Fifteen-year-old Kenneth “Junior” Comeslast faces aggravated murder charges for gunning down two Spokane girls, authorities said Tuesday.
While the motive behind the Hillyard shooting remains unclear, the same can’t be said about the punishment being sought by prosecutors.
They want the North Side youth imprisoned for life without parole.
Nothing is tougher short of a death sentence, and that option isn’t available under Washington law because of Comeslast’s age.
“There’s no adequate punishment that’s going to bring these young girls back,” said Spokane County Prosecutor Jim Sweetser.
Comeslast is accused of opening fire with a semiautomatic rifle on a group of girls sitting on the front porch of a home on East Central. The sudden gunfire erupted shortly before 2 a.m. on Aug. 9.
Kendra Grantham, 16, and Cindy Buffin, 17, were shot in the back of the head and killed instantly. Another girl, Amanda Denny, 13, was wounded in the side.
Police say Comeslast squeezed off at least 11 more rounds at nearby homes before leaving in a friend’s station wagon.
Tuesday afternoon, Comeslast smiled broadly at family members as he was brought into Juvenile Court to be advised formally of the criminal charges and his legal rights.
Besides the murder charges, he faces two counts of attempted first-degree murder for firing at Amanda Denny and another girl, two counts of reckless endangerment for shooting at homes and unlawful possession of a firearm.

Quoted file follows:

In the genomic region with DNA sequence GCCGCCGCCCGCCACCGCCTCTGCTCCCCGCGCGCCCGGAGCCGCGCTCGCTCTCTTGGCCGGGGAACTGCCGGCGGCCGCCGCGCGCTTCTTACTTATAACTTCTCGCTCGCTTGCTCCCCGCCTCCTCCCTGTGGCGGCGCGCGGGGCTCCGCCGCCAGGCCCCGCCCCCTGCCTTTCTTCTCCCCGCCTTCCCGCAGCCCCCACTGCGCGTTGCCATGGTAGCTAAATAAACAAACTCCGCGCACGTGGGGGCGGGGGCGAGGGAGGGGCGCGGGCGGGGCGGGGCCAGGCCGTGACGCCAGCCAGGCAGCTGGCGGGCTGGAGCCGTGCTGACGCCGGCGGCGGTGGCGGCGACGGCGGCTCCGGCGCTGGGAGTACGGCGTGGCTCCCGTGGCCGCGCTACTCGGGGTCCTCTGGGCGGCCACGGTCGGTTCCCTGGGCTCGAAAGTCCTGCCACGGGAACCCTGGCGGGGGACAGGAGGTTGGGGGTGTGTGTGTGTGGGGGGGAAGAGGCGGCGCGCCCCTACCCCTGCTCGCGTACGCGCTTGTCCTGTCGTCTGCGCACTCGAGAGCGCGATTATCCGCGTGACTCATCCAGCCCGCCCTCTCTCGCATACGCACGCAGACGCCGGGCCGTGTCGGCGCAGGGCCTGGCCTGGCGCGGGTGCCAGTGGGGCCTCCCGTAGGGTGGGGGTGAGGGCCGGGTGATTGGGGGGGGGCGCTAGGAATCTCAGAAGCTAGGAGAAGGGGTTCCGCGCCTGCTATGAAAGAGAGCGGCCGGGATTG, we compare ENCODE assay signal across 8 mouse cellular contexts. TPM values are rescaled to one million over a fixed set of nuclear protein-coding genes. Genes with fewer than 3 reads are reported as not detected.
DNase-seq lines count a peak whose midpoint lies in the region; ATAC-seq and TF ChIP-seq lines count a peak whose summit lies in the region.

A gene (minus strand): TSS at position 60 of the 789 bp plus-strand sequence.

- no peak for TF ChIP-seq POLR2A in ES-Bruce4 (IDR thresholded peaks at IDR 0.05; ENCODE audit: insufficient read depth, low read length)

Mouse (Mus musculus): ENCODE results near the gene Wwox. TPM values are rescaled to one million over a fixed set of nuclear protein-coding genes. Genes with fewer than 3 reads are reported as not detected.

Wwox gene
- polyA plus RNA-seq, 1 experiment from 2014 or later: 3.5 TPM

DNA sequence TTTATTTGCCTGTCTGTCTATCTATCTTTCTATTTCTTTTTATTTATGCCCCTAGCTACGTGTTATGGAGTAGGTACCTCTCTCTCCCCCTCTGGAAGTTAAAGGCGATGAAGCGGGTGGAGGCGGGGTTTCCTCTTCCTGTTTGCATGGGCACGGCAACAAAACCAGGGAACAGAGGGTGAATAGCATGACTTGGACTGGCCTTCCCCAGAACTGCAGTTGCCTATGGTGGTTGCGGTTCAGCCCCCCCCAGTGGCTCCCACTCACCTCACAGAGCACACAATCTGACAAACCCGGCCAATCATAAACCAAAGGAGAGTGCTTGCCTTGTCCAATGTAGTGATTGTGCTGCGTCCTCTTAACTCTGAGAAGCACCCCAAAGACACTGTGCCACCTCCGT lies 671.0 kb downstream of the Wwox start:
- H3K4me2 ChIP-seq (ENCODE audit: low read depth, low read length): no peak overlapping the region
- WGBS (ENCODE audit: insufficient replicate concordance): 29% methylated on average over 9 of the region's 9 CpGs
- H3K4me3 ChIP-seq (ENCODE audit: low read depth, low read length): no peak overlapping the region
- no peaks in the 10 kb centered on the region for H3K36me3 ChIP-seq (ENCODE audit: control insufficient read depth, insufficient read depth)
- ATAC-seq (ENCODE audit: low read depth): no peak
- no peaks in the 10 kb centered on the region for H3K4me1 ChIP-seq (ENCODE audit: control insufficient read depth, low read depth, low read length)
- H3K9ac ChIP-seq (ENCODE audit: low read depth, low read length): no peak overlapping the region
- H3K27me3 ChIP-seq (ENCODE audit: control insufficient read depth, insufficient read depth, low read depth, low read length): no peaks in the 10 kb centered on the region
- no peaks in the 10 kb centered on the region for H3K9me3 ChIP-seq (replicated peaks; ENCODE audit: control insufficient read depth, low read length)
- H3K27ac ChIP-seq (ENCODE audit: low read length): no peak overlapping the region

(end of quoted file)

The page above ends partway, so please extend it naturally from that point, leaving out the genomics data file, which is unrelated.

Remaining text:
Prosecutors are asking that Comeslast face the charges as an adult.
If Comeslast were a year older, he would be automatically waived into adult court under state law.
Because he is 15, Comeslast must go through a formal hearing with a judge weighing the benefits of adult prosecution versus juvenile rehabilitation. Comeslast’s age, background and criminal sophistication are among the factors taken into consideration.
The hearing before Judge James Murphy will be held in a couple of weeks.
While Comeslast has reportedly confessed to the shootings and has been fingered by eyewitnesses, police say they still have no motive that makes sense.
“We can’t pin it down,” said Detective Nick Stanley.
One theory is that the boy became angry when the girls - acquaintances of his - failed to show him sufficient respect. Another is that he set out to act tough and frighten the girls but his plan went tragically awry.
Gary Moses of Spokane, who was like a father to the boy for 12 years, said Comeslast called him from the Juvenile Detention Center a few days ago and said: “Dad, I just tried to scare the girls.”
When Moses asked questions about the killings, he said the boy grew silent.
Moses said he broke up with the boy’s mother, Sharon Comeslast, a couple of years ago.
Up until then, Junior was staying out of trouble, he said.
“There’s not much I can do for him now,” Moses said.
There are four co-defendants charged with rendering criminal assistance in the shooting, which police are calling gang-related.
Douglas Champagne, 18, was the driver of the station wagon.
The other three were passengers: Christopher McIlveen, 17; Amy Allen, 15; and Adawn Lowry, 16.
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